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FinSt project findings used in a European Council simulation

TWENTE – Students at the University of Twente, Netherlands, simulated a hearing of the European Council in June where they debated the various financing systems used for students, where the project on Financing the Students’ Future (FinSt) was used as a basis.

The students were divided into groups where two students, Casper Van Hoorn and Evert Swarts, represented the European Students’ Union (ESU) as a key stakeholder in the negotiation process.

The main arguments presented by them at the hearing were the following.

–    Financing student support is a task of national governments

Giving student support to students should be done by national governments. Student support is an important policy tool for higher education. There are still a lot of differences in the European Higher Education Area (See ‘Mind the Gap’ by Ballas et al (2012)) and it wouldn’t be wise to design one system for all. As there would be a lot of losers in this system.

–    All financial student support should be portable
In the Communiqué Bergen we were promised portability of grants and loans to be able to make mobility within the European Higher Education Area reality. The fact that students cannot take their grants and loans abroad is a major obstacle in mobility. We are also against a system designed so students can apply for grant in the host country (the country they are studying), as students often return to their home country and the country getting the advantage of higher educated individuals should also carry the burden. In addition to the portability we proposed a system where differences in purchasing power between countries are compensated, so students from poor countries can fulfil their primary needs in richer countries.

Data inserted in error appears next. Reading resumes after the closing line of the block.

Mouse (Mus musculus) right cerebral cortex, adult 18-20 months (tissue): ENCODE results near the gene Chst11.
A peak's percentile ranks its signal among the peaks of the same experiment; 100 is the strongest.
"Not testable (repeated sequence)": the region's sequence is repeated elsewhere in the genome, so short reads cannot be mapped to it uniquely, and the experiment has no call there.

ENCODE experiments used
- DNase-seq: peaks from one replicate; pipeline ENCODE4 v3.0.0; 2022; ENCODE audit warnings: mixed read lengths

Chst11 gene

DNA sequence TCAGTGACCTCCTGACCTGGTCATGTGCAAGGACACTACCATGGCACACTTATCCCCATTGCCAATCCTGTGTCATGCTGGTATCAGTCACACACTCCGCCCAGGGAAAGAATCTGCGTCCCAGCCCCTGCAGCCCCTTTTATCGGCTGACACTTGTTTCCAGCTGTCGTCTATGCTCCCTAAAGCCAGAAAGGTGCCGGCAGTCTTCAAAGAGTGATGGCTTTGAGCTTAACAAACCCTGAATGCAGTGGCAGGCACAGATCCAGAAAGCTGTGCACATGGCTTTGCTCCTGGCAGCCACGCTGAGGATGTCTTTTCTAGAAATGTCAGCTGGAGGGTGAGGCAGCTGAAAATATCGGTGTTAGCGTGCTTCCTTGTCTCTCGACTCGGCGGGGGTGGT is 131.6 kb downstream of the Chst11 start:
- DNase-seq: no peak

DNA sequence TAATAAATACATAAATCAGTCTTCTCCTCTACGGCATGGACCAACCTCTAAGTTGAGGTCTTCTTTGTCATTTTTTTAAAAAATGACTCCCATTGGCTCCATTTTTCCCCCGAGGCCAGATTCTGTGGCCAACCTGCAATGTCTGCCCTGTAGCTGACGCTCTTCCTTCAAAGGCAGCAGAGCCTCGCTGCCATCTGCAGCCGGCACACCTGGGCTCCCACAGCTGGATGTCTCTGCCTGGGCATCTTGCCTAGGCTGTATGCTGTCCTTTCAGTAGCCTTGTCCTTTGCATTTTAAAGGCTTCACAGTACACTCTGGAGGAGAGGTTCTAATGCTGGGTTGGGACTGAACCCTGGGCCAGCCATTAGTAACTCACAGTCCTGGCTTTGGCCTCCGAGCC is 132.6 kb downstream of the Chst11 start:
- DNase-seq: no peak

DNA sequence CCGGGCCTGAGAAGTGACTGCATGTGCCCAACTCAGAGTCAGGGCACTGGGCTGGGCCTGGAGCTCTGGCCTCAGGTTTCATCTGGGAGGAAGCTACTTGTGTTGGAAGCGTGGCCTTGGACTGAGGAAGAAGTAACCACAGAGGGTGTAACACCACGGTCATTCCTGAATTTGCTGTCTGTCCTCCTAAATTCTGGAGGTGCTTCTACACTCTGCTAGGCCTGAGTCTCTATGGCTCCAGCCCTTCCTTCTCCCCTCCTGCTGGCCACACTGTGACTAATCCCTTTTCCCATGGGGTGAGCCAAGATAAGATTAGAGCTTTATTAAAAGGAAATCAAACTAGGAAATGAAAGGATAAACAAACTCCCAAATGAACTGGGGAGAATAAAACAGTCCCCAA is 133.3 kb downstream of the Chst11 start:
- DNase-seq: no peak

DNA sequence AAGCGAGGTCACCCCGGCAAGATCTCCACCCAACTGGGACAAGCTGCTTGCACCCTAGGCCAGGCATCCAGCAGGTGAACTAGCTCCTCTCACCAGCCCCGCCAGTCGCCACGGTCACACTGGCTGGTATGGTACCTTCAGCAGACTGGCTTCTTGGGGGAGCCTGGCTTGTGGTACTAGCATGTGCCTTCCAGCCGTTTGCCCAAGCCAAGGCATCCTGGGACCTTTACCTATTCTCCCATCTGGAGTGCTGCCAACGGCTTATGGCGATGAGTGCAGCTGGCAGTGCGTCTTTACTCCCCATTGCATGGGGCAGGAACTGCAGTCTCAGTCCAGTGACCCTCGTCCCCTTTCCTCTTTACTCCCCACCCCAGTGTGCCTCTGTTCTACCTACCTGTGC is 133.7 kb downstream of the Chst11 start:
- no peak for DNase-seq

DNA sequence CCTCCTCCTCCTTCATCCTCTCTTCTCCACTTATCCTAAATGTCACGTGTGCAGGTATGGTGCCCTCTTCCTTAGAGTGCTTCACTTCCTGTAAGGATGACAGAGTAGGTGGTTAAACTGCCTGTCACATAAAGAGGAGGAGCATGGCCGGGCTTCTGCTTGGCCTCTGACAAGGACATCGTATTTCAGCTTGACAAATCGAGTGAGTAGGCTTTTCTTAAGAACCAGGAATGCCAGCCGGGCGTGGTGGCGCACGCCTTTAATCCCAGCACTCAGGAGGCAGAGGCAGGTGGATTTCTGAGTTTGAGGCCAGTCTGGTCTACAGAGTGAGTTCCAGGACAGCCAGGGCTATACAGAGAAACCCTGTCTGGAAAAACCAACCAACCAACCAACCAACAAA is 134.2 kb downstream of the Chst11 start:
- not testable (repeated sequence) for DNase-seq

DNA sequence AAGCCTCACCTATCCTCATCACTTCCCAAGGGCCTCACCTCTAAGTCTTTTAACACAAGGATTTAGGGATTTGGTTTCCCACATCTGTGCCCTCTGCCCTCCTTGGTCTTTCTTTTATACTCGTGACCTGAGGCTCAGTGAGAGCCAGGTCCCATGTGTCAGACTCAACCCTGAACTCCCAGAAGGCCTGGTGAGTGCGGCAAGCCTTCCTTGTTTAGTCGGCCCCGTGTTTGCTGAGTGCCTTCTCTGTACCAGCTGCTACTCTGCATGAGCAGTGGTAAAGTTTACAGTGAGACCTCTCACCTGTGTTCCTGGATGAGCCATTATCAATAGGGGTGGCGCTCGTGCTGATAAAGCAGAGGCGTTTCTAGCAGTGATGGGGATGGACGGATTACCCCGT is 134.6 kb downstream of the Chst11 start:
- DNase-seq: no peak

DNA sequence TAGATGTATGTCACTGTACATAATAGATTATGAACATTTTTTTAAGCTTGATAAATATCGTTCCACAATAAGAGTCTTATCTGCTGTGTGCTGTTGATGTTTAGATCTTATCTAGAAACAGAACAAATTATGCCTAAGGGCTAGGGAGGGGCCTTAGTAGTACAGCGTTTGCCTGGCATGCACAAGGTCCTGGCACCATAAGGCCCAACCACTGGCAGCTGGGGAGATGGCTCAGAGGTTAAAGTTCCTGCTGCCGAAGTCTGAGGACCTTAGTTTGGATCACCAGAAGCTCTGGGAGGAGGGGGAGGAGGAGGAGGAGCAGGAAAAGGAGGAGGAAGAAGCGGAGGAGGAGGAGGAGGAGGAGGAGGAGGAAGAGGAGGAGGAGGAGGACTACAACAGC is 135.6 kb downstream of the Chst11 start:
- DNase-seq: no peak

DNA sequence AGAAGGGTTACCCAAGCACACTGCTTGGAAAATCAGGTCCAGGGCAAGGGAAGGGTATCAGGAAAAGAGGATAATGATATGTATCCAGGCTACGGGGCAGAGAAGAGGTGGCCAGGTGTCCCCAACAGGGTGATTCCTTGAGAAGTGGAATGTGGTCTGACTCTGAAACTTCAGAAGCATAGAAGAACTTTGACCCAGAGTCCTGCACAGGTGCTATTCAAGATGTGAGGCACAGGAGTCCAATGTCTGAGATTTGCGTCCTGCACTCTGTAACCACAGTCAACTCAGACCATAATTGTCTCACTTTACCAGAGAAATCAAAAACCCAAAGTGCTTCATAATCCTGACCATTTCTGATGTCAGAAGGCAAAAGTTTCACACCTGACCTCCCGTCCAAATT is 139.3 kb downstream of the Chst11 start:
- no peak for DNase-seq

–    We are against a European loan institution
As the ESU also posted on their website (30-04-2013 – Alternatives to student loans must be considered), we think promoting student loans in a time of crisis is asking for trouble. It also could turn into a ‘brain drain’ of less developed areas. They can’t pay off their debts by working in their own region, so they will go to more developed areas.

–    More grants for poor students
More investment in education on the European level. For example more money for the European Social Fund Porgramme and the Erasmus Grant Scheme.

ESU is happy that the students at the University of Twente were able to bring the findings of the FinSt project into their classroom and that it was used in their debates. One of the key elements of the FinSt project was to contribute to the long term discussions on financing of higher education and to provide students and student representatives with the tools to participate in relevant debates.

All the findings of the FinSt project have been made available on an interactive wiki-style website were readers are also invited to contribute.

We didn’t know what we were supposed to say about ESU or what it did. So we set out to find what it is you do and why you are sitting at the negotiating table. We were pleasantly surprised with the information available on your website. There was a lot to be found and also a lot about what your position on financing higher education is,” says Van Hoorn about his experience.

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For more information, please contact:

Rok Primozic, ESU Vice-Chairperson: +32/479.126.390 // or Robert Hlynur Baldursson, ESU Communications Manager: +32/473.669.894 //

The European Students’ Union, headquartered in Brussels, is the umbrella organisation of 47 national unions of students from 38 European countries. ESU represents and promotes the educational, social, economical and cultural interests of students at the European level. Through its member unions, ESU represents over 11 million students in Europe. To find out more about ESU, follow us on Twitter @ESUtwt, check out or Facebook page or visit ESU celebrates its 30th anniversary in 2012.


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